In addition, acknowledging that there is a consensus view is critical if that consensus goes against China: one of the most effective counters to Chinese policy is a united front. The importance and weight of consensus is evident from the effort that China makes to prevent the formation of one that challenges its preferred positions.
Third, there must be significant institutional reform of the international system. On one level, the US-China fight is about order (regional and global) and the rules, norms, and institutions that create and sustain it. China and other rising powers argue that they did not participate in the building of the international order that was constructed after World War II. They profited from it – their growth and prosperity is one of the most compelling arguments in its favor, a clear indicator of its success – but it reflects a distinctly trans-Atlantic perspective and the countries that are now among (or soon to be) the world’s leading powers have different views of the priority and interpretation of values and rules. In a truly “democratic” global system, they would be changed. In short, and to be crude, the West supports a liberal order by illiberal means.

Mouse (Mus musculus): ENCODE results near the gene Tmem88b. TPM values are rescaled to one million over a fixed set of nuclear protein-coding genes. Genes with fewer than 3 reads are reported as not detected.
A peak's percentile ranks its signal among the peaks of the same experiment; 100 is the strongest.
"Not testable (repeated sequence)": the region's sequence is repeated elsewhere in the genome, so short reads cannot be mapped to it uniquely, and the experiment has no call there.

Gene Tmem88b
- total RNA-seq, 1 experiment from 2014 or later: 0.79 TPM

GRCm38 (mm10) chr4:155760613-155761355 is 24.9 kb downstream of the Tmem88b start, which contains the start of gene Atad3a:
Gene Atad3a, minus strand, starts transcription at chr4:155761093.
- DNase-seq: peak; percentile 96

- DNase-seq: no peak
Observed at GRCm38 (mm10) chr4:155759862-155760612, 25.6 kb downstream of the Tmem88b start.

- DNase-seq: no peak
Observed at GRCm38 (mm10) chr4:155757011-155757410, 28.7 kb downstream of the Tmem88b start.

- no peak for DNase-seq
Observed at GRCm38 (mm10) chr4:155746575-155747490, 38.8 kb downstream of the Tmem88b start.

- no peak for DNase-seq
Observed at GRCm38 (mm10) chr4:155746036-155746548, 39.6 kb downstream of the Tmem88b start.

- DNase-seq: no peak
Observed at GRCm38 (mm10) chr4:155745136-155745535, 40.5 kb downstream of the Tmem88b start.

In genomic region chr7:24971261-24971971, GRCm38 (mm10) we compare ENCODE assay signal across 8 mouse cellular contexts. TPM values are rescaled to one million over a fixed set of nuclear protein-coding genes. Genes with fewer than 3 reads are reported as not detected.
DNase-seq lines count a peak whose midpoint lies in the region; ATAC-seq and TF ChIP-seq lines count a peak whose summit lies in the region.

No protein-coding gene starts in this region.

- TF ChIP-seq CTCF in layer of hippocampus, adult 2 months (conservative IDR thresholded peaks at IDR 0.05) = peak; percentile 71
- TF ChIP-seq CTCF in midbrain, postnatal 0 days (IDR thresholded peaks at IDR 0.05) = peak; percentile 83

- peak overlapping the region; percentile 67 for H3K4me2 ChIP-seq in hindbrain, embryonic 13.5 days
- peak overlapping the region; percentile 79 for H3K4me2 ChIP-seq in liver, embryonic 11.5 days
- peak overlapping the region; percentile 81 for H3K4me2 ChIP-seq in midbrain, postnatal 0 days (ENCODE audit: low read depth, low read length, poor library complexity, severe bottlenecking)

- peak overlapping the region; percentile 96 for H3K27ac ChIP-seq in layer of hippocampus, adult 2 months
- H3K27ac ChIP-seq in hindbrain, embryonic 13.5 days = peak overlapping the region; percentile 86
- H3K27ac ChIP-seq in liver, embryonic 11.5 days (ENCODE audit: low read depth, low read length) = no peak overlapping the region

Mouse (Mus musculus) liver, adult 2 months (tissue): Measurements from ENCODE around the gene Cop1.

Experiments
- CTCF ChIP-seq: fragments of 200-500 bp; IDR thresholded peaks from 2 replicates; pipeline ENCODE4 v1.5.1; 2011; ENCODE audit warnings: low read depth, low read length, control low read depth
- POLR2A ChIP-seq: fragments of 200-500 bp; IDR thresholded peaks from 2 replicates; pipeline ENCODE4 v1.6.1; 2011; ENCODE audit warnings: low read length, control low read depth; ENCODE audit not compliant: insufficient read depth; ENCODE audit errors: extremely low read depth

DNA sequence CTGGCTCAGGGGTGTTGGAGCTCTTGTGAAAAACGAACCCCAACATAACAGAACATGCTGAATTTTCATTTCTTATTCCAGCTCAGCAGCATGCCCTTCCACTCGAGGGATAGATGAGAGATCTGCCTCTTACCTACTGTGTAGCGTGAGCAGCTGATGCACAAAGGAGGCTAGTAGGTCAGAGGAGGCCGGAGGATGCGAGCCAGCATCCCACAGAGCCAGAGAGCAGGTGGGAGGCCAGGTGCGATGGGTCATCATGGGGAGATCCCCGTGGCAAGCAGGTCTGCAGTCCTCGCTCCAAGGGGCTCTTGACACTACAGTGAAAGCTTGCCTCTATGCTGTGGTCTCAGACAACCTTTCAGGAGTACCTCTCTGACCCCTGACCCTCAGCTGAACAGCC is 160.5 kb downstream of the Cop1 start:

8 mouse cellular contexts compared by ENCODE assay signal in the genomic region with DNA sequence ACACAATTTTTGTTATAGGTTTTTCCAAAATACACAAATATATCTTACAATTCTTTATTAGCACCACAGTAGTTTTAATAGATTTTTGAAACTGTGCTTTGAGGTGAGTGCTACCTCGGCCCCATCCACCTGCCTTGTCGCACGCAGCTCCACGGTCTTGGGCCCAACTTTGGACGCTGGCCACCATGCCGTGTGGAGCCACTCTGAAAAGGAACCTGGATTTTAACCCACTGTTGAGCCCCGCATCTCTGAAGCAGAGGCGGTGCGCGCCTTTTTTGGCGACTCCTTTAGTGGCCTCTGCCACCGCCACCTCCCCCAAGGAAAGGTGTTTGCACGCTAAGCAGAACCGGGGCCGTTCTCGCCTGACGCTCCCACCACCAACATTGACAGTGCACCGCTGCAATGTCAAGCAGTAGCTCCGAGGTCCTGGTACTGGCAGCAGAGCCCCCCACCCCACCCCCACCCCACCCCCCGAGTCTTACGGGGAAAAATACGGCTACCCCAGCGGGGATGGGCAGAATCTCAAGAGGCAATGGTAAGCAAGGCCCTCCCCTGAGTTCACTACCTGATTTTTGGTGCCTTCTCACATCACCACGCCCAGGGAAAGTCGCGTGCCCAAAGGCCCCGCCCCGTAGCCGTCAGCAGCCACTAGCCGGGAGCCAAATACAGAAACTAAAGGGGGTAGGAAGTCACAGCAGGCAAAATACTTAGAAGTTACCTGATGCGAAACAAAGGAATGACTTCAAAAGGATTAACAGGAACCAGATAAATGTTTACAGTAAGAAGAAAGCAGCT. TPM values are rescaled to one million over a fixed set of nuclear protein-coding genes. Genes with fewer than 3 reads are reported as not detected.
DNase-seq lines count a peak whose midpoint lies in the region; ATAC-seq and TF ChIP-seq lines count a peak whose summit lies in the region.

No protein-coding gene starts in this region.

This cannot persist. Most international organizations and institutions need reform. For example, the hold that the US and Europe have on the top positions in the World Bank and the IMF, respectively, should end and voting rights in those organizations should be reallocated. The World Trade Organization must adapt to new technologies and the realities of the new global economy. The United Nations Security Council should also be reviewed but that is a far less likely prospect. The rise of the G20 as the guiding mechanism for global economic policy, effectively supplanting the G7, is an important and illustrative step in the right direction. It is by no means perfect, but it demonstrates a readiness to respond to new global power dynamics.
It is important to recognize, too, the seeming paradox, at the heart of this situation. Admitting that the system needs reform would seem to undercut the legitimacy of any consensus in favor of the status quo. In fact, the two positions can co-exist. The key is ensuring that changes are made in a way that is consensual and multilateral. The core of this fight is not about the substance of change, but about the process of revision. No single country should be able to tear up the existing order and write its own rules. Unilateralism is the greatest threat to the existing global order and all those who seek to defend it must keep the spotlight focused upon that danger.
Brad Glosserman ([email protected]) is deputy director of and visiting professor at the Center for Rule Making Strategies, Tama University, and a senior advisor (nonresident) at Pacific Forum International. His new book, Peak Japan: The End of Great Ambitions, was just released by Georgetown University Press